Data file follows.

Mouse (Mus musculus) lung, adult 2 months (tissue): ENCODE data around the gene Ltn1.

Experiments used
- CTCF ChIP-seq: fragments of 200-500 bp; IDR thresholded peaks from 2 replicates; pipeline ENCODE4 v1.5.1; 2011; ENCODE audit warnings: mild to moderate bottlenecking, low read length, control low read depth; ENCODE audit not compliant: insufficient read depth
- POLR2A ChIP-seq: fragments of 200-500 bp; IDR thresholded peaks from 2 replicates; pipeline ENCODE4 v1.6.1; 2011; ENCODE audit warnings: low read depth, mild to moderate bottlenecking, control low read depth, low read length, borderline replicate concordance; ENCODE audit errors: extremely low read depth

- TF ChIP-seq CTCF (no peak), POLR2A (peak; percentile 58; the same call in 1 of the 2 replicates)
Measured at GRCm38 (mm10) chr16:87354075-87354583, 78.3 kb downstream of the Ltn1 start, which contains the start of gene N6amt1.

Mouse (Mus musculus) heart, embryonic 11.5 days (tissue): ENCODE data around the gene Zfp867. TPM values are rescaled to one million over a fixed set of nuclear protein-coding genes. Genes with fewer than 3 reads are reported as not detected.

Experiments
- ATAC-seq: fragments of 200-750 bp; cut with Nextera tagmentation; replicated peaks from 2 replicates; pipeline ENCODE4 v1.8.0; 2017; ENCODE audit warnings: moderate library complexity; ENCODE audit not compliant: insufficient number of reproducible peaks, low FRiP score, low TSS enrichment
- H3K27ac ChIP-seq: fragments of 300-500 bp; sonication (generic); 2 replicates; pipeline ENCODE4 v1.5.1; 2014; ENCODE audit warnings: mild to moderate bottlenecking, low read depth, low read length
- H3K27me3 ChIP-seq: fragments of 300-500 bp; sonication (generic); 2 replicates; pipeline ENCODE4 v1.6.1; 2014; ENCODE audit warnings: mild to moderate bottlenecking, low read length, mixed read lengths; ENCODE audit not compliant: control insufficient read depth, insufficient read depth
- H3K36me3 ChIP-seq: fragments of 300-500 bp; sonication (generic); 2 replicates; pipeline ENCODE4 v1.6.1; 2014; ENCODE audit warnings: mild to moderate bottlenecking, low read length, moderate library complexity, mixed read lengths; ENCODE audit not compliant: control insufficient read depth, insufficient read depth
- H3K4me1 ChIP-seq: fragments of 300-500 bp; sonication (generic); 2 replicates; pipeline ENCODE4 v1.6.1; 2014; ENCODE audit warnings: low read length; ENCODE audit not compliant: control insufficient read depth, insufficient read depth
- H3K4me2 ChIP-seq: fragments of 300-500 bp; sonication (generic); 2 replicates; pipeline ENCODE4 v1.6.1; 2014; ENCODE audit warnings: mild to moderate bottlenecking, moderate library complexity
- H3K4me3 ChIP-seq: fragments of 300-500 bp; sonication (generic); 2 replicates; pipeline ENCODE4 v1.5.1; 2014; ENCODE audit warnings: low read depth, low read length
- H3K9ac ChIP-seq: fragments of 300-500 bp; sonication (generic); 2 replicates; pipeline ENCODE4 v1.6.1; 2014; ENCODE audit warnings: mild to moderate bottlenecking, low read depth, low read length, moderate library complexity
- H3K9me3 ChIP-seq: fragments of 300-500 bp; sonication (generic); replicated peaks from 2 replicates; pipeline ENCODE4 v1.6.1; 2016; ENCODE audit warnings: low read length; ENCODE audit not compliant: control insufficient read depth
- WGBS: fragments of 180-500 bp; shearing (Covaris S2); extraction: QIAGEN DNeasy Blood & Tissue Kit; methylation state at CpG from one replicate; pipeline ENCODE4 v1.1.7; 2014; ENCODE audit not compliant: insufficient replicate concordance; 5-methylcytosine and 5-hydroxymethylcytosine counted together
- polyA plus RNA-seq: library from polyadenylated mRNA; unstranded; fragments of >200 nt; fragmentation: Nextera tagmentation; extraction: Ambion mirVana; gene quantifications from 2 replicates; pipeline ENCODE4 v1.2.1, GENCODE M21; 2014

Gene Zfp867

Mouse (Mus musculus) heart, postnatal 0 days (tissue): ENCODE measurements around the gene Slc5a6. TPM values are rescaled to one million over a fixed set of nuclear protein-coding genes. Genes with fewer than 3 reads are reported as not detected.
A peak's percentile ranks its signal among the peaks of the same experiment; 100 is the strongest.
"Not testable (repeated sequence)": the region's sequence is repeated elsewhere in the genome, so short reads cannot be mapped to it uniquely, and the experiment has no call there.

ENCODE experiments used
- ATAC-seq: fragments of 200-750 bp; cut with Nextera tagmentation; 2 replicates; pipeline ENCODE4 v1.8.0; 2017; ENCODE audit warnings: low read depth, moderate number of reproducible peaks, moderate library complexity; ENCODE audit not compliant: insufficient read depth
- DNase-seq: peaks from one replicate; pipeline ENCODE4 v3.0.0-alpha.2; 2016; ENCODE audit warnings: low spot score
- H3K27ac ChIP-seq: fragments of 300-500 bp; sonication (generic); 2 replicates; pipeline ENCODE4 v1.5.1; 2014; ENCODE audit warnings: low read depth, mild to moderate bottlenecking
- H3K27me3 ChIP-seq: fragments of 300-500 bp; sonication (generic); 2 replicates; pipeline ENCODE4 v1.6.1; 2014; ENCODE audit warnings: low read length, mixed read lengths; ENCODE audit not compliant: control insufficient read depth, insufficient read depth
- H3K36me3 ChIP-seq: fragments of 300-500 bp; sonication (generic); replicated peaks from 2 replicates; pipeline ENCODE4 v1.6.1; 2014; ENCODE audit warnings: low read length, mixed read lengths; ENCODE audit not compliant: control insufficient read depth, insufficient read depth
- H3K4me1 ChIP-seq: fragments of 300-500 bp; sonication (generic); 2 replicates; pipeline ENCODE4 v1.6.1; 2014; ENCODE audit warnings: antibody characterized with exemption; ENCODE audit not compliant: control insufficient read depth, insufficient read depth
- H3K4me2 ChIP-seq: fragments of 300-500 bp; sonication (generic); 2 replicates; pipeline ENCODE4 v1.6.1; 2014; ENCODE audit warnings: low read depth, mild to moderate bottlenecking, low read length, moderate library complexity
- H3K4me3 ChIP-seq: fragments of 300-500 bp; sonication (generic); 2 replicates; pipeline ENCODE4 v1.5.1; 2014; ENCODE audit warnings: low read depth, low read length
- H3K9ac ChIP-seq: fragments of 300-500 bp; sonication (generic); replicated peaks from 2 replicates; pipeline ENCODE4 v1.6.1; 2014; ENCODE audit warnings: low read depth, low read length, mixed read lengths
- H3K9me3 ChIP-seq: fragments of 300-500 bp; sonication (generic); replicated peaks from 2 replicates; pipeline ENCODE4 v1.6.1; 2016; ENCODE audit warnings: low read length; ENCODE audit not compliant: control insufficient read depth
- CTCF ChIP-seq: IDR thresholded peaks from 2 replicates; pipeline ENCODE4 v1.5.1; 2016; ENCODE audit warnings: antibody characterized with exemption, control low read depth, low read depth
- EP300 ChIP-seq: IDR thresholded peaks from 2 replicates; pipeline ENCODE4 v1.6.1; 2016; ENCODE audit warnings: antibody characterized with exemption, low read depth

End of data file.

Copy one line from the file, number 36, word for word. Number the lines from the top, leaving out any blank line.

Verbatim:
- EP300 ChIP-seq: IDR thresholded peaks from 2 replicates; pipeline ENCODE4 v1.6.1; 2016; ENCODE audit warnings: antibody characterized with exemption, low read depth